What are the design qualities/mechanics/components of WoA that make it worth the purchase for a SOLO player?
Solo play is clearly a major design consideration for WoA. Although there is only one Adventure listed as for ‘One Hero (A Solo Experience)’ and the others are listed as ‘2-5 heroes’ there is nothing stopping you from running 2-5 heroes yourself. Personally, when playing solo I prefer to use just one hero as it’s easier to immerse yourself in the game and you don’t have to keep track of too many working parts. Luckily all the adventures scale well to the number of heroes because you basically draw one monster and/or encounter per hero each turn. So it’s straightforward enough to just take one solo hero through all the adventures. It can be quite tricky too – the adventure book even recommends trying a solo hero “for the ultimate challenge”!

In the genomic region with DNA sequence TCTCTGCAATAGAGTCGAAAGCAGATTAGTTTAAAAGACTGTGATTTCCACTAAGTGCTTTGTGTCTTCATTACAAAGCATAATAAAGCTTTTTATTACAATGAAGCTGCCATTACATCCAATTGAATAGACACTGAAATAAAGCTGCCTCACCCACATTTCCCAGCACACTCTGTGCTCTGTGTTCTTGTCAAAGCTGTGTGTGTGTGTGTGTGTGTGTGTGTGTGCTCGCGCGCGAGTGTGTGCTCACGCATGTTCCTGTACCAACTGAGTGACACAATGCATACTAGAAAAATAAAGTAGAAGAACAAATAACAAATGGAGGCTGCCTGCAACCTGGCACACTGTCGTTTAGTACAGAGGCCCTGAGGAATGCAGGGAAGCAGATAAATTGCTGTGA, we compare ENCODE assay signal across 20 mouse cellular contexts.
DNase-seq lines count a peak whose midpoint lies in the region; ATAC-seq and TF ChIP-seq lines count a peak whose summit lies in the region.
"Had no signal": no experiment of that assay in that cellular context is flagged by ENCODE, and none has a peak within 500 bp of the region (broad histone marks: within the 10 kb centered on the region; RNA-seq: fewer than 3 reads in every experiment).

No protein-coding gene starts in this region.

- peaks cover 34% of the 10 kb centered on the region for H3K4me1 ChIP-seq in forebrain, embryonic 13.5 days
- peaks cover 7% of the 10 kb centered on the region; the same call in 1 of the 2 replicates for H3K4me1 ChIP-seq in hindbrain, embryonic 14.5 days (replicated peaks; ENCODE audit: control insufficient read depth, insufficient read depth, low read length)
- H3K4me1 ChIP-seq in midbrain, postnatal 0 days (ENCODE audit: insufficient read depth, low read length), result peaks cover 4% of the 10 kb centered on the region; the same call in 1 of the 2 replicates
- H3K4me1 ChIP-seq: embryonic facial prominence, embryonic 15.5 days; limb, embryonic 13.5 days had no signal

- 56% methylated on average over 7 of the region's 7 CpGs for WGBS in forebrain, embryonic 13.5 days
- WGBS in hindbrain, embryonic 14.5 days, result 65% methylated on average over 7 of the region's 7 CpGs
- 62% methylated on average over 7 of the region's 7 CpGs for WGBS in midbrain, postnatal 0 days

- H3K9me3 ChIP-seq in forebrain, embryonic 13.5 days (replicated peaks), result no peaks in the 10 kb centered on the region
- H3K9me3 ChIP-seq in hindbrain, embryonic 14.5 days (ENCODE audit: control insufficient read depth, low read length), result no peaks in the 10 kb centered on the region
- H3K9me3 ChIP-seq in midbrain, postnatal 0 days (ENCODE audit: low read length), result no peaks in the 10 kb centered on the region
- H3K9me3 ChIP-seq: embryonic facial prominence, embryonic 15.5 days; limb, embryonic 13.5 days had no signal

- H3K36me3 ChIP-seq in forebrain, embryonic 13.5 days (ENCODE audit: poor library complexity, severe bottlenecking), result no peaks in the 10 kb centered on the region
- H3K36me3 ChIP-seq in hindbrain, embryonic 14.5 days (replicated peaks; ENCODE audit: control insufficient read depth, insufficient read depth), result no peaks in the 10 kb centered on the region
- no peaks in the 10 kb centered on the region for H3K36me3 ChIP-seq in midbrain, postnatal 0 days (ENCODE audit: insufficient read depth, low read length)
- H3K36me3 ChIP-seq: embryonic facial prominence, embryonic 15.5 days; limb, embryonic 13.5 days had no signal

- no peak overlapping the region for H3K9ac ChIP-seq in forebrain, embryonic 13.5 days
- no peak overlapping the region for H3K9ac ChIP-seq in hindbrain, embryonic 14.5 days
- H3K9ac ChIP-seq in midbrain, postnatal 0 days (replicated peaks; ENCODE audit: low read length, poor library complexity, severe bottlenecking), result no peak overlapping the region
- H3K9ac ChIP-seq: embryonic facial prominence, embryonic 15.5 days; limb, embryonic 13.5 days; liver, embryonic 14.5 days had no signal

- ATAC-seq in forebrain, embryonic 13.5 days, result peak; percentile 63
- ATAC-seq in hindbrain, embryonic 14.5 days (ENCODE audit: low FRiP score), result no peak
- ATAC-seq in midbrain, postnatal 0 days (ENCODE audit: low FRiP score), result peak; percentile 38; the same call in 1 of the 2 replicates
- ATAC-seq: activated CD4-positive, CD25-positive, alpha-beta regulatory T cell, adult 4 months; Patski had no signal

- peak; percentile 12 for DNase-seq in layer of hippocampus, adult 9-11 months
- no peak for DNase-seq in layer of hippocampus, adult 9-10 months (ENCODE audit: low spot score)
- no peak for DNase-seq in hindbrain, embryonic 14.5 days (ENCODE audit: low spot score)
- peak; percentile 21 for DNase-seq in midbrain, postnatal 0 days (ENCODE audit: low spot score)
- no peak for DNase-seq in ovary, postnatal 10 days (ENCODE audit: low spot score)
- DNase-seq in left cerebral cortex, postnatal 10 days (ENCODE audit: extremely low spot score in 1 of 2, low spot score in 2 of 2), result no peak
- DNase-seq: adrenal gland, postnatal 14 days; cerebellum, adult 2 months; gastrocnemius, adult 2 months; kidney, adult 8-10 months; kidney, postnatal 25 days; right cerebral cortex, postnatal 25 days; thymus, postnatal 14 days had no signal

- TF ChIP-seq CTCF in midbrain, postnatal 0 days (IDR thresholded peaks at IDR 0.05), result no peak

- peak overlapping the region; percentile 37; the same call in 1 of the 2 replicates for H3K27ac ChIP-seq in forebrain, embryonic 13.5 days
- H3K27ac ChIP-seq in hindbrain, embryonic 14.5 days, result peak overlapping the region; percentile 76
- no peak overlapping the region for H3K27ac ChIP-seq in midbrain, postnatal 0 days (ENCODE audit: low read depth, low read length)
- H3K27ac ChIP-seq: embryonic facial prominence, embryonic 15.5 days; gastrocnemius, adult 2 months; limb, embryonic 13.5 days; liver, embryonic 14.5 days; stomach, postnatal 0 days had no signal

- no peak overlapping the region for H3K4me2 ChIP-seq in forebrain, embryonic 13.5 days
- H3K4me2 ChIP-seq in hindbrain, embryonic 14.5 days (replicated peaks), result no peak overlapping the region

The game has a nifty mechanic called Healing Surges. Basically, if your hero is knocked down to 0HP by monsters or traps you can spend a Healing Surge to get back on your feet and carry on again. In the standard game you get 2 Healing Surges, 1 if you want a difficult challenge, or 3 if you want to take it easy. There are in fact 5 Surge tokens included with the game, so if you’re playing solo it’s nice to be able to use them like inserting coins into an arcade machine and then record your results after each adventure to see if you can use less Healing Surges next time.